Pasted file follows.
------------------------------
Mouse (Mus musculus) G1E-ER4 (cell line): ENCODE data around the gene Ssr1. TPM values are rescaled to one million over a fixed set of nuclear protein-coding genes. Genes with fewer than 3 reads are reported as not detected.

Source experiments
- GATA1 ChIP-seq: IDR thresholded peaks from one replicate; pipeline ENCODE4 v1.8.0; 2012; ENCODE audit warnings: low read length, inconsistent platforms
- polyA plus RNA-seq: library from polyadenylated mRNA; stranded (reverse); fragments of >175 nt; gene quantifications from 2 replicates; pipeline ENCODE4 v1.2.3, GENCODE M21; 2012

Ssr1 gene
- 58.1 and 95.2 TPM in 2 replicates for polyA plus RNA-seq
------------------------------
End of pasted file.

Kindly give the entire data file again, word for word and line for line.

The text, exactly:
Mouse (Mus musculus) G1E-ER4 (cell line): ENCODE data around the gene Ssr1. TPM values are rescaled to one million over a fixed set of nuclear protein-coding genes. Genes with fewer than 3 reads are reported as not detected.

Source experiments
- GATA1 ChIP-seq: IDR thresholded peaks from one replicate; pipeline ENCODE4 v1.8.0; 2012; ENCODE audit warnings: low read length, inconsistent platforms
- polyA plus RNA-seq: library from polyadenylated mRNA; stranded (reverse); fragments of >175 nt; gene quantifications from 2 replicates; pipeline ENCODE4 v1.2.3, GENCODE M21; 2012

Ssr1 gene
- 58.1 and 95.2 TPM in 2 replicates for polyA plus RNA-seq